Telecoms Analysis: Why Are Customers Switching Provider And Where Are They Going?
By Gemma JoyceAug 2nd
Published January 31st 2017
Emoji is the fastest growing language in the world, but the way we use emojis is deeply personal.
The Brandwatch React team, with our new tool Audiences, decided to explore the ways in which we use emojis by breaking down usage by gender.
We chose a collection of our favorite emojis and searched for them in Twitter bios and tweets to check out the gender data surrounding them.
To determine gender, we ran author names through a vast database and then categorized accounts as owned by men or women (where it is unsure or the account in question is organizational, it does not assign a gender).
We started by examining how we express our feelings online. It turns out men are less inclined to weep digital tears than women, and they really aren’t fans of the crying cat emoji.
We used a couple of emojis here that could be interpreted as including tears but aren’t always primarily used for that purpose (see the top right and bottom left).
Of those emojis, the “laughing crying face” was the most popular. In fact, it appears to be the most popular emoji out there.
Crying on Twitter is all well and good, but what about when we want to report a ghost sighting? Or that we have been possessed by an evil spirit?
It turns out once again that women are more inclined to use this set of emojis. The only one men significantly out-tweeted them on in this batch, was the robot face emoji (and it’s not exactly a massively popular one).
Of this set, we found the ghost emoji to be most popular, with smiley purple devil face and scary skull face just behind.
Natalie Meehan loves using emojis. But recently a new problem associated with them has emerged. Here she explains why context is so important.
The humble eggplant emoji has been hijacked. As Know Your Meme puts it,
“The Eggplant Emoji, often referred to as the aubergine, is an ideogram depicting a narrow, oblong species of Japanese eggplant, often used in online and text message conversations to represent male genitalia or as a sexual innuendo. While the emoji set is standard worldwide, this association is generally confined to the United States.”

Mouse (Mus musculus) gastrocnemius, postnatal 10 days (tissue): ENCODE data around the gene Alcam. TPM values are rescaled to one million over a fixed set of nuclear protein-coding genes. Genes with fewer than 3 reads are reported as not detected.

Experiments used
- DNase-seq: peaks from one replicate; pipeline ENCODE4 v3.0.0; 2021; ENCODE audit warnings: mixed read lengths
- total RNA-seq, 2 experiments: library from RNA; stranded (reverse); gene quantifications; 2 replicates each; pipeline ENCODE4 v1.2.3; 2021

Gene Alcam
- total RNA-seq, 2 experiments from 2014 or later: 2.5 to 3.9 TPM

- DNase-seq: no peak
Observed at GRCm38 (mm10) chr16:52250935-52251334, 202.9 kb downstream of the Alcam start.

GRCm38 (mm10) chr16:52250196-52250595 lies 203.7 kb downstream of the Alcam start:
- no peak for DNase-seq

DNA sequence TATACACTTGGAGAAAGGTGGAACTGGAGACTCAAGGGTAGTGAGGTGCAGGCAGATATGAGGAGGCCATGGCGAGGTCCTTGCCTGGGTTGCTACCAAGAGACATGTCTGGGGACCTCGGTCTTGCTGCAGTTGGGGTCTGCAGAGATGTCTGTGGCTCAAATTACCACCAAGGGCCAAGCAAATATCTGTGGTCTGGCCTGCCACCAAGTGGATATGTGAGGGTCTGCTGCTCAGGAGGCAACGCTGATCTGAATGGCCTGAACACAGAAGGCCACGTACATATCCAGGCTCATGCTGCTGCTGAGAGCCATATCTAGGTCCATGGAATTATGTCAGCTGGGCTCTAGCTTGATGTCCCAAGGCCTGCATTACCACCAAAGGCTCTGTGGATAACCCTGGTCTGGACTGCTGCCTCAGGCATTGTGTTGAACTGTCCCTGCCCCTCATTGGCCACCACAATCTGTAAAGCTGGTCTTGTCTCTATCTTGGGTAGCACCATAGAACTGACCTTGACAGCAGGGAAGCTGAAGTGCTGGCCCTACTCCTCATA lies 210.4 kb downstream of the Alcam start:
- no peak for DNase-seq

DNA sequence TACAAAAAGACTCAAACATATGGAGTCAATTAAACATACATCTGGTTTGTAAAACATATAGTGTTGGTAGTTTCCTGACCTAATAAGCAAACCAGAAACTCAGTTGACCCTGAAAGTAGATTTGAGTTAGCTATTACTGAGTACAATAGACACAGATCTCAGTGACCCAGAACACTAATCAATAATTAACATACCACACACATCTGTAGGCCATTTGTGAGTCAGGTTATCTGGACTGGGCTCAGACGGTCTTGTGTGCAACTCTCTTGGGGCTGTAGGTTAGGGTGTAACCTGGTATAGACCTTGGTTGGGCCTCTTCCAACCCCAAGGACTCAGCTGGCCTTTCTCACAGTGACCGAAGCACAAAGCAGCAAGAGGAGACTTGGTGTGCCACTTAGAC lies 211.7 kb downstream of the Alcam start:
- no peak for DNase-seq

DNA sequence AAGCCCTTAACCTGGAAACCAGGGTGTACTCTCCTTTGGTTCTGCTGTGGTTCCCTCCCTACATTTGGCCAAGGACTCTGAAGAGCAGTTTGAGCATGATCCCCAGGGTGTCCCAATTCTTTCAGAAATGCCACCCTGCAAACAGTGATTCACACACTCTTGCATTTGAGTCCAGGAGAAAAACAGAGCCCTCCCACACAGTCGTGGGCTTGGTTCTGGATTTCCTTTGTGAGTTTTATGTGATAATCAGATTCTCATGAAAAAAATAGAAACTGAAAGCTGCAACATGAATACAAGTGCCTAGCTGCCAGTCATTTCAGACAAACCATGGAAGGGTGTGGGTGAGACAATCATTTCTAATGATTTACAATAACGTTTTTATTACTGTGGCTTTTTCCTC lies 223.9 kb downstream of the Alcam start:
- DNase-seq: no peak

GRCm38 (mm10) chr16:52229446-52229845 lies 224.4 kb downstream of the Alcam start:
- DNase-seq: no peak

Our data doesn’t quite correlate with the statement that this is primarily a US trend (only around 20% of the tweeters using it were located in the US, based on location set out in their profile/geo-tagged tweets). However, it does show another predictable trend.
Since we’re on an immature roll, we thought we’d research our favorite emoji. The one you’ve all been waiting for.
One of the best things about Audiences is that you can look further than individual authors and overall volumes. Aside from being able to export author lists of people who interest you for further analysis in Brandwatch Analytics, you can also take a look at trending content within your selected audience and the prominent groups within them.
For example, we searched for people with the frog face emoji in their bios, finding a large segment of Trump supporters used it.
Pepe the Frog became a popular meme with Trump supporters during his election campaign.
The creator of Pepe was less than impressed, saying: “He was channeling some evil sh*t. It just kinda melts my spirit a little bit.”
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